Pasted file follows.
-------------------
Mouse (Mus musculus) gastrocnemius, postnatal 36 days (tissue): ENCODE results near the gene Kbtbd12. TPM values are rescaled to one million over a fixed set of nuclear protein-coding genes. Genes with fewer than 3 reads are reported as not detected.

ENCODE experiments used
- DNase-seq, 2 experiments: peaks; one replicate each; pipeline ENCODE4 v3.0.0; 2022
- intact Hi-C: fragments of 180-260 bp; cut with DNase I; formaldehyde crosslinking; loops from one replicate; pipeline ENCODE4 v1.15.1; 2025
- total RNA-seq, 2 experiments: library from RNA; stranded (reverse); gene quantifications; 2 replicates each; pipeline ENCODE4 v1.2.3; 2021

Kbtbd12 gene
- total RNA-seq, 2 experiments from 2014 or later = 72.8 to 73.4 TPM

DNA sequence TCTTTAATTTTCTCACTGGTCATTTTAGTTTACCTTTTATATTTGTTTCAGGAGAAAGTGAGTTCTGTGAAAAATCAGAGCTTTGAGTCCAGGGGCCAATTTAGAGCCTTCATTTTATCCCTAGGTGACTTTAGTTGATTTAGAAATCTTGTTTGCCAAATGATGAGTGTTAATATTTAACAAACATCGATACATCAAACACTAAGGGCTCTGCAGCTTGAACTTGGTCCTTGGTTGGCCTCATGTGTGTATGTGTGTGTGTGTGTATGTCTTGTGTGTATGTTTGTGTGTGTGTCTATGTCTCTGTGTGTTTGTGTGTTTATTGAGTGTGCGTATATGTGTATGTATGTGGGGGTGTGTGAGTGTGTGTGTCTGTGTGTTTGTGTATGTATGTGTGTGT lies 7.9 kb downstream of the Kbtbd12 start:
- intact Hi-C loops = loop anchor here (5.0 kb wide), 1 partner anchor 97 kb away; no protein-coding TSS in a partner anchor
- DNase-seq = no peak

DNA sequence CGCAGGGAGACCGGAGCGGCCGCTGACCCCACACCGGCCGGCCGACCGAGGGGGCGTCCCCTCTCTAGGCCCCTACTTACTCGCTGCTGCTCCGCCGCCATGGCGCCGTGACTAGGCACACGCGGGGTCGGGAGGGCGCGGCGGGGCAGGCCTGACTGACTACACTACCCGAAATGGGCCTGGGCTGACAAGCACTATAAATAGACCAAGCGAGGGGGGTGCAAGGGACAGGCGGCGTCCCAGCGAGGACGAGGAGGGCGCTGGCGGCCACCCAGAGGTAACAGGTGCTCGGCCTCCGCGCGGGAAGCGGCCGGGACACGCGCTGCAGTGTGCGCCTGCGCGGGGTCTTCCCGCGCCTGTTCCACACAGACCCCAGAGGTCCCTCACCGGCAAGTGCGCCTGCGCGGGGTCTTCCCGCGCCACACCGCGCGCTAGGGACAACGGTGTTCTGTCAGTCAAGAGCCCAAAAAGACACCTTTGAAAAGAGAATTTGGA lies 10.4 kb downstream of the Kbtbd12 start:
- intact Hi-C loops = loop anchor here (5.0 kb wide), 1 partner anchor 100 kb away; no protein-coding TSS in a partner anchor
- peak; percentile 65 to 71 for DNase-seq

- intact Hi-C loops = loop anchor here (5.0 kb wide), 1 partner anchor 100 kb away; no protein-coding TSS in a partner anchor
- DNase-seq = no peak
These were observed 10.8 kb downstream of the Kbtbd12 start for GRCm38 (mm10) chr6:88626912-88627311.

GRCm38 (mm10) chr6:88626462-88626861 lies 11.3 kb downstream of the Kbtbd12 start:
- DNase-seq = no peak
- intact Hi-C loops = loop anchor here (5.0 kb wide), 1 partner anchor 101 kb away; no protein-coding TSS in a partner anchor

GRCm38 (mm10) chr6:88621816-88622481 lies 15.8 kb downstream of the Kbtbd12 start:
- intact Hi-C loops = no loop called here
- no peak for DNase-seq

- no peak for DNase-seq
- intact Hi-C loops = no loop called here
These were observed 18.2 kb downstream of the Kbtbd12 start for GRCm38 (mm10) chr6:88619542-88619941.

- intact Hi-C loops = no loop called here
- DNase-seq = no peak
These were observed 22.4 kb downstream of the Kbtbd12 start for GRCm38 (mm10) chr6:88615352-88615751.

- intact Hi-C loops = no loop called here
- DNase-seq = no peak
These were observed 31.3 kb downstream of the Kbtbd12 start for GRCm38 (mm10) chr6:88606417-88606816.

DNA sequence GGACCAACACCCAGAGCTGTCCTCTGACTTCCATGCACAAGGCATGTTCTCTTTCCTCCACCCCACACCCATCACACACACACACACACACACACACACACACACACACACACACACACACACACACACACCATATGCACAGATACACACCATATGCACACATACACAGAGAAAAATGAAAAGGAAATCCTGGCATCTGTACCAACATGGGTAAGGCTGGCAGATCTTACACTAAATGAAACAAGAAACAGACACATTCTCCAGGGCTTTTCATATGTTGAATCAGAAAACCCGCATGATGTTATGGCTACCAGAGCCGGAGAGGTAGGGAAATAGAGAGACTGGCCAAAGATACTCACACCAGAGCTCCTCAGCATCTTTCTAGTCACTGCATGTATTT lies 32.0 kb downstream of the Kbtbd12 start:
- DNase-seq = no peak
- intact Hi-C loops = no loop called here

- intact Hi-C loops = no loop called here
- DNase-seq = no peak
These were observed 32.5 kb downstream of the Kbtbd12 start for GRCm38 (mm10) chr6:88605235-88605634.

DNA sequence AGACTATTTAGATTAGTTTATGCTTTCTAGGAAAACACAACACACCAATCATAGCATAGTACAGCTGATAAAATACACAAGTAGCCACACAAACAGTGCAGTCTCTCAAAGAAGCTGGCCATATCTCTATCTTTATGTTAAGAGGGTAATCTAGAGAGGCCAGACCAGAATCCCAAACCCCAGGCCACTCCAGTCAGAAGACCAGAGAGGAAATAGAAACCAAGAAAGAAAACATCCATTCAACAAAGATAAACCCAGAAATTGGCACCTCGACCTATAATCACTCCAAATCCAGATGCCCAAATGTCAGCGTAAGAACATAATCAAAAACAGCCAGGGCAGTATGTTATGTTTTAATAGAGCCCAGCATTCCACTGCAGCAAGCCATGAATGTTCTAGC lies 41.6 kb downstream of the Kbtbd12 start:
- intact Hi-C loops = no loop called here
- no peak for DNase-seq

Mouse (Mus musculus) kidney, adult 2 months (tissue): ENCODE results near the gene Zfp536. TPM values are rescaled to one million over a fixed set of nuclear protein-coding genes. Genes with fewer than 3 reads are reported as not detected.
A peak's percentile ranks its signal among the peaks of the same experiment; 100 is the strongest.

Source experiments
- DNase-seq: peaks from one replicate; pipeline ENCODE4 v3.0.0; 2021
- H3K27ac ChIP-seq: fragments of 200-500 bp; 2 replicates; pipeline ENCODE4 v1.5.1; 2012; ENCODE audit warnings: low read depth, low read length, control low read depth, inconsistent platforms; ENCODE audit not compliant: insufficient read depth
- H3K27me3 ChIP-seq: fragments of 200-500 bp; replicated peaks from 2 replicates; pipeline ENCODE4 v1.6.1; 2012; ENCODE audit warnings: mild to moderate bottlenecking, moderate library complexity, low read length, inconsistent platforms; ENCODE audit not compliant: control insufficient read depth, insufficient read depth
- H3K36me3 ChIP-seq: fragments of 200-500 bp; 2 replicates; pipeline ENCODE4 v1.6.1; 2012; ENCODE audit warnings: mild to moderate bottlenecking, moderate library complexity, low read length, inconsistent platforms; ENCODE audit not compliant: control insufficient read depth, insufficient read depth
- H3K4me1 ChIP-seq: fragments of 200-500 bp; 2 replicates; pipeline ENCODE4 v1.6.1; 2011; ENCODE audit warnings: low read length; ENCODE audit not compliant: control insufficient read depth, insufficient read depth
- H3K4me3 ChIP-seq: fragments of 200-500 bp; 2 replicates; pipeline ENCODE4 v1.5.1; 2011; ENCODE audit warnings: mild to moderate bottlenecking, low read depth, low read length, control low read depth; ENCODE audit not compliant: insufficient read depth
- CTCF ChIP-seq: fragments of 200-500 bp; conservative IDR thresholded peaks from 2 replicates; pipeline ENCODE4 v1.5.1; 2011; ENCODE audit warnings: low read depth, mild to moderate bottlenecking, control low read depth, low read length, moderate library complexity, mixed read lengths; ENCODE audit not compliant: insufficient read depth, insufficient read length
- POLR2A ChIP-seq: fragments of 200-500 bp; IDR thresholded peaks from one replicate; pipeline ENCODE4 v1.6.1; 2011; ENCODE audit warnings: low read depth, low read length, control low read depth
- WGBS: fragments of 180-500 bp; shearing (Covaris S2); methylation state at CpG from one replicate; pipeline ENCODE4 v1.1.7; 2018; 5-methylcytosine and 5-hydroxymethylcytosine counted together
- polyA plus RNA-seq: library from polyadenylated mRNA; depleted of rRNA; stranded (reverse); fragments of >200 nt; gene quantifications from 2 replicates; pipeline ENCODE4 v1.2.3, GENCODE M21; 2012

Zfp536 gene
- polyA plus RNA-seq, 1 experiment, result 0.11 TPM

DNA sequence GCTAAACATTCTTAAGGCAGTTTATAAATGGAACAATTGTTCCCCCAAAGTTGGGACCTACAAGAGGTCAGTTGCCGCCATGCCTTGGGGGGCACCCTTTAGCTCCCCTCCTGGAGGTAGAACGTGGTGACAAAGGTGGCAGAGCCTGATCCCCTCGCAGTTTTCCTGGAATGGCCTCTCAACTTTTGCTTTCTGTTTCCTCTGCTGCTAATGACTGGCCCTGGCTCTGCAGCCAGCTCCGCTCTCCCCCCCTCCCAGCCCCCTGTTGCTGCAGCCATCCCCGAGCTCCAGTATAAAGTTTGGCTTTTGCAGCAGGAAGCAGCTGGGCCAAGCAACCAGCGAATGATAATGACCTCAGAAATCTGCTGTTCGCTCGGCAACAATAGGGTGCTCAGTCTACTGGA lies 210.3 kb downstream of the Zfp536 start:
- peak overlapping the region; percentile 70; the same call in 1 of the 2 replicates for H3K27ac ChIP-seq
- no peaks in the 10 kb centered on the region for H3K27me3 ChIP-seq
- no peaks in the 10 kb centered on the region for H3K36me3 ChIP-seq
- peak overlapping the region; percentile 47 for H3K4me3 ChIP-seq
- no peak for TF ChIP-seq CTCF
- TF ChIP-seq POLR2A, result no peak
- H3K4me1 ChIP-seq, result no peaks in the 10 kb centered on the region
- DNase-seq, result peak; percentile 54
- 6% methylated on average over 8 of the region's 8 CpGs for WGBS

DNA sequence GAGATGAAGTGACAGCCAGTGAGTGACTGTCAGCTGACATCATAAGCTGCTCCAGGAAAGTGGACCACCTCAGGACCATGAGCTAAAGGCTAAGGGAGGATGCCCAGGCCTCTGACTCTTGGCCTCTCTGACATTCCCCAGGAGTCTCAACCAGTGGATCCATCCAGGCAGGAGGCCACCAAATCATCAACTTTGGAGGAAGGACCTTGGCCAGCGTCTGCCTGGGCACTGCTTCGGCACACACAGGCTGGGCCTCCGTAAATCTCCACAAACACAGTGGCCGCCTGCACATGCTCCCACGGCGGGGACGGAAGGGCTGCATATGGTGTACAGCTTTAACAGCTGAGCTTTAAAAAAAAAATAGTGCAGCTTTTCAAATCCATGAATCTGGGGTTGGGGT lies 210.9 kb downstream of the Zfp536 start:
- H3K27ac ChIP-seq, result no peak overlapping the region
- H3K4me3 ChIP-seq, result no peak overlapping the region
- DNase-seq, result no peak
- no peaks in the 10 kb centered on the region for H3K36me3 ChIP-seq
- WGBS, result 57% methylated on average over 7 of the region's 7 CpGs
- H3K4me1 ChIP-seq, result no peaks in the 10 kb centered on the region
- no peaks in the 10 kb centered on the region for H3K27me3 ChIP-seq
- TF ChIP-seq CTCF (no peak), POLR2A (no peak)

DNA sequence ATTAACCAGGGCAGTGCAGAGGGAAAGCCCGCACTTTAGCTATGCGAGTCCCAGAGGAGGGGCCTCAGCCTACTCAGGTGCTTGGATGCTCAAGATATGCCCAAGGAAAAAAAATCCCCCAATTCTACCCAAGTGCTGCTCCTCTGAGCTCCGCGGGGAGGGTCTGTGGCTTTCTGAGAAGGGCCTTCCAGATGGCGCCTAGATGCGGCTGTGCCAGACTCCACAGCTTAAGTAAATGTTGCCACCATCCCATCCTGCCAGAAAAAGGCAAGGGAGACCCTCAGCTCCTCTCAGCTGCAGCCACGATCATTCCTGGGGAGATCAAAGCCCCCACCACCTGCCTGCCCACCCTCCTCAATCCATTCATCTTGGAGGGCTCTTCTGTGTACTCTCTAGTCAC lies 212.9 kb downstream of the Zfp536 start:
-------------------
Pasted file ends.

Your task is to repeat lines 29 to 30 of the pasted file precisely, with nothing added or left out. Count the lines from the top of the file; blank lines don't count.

- intact Hi-C loops = no loop called here
- DNase-seq = no peak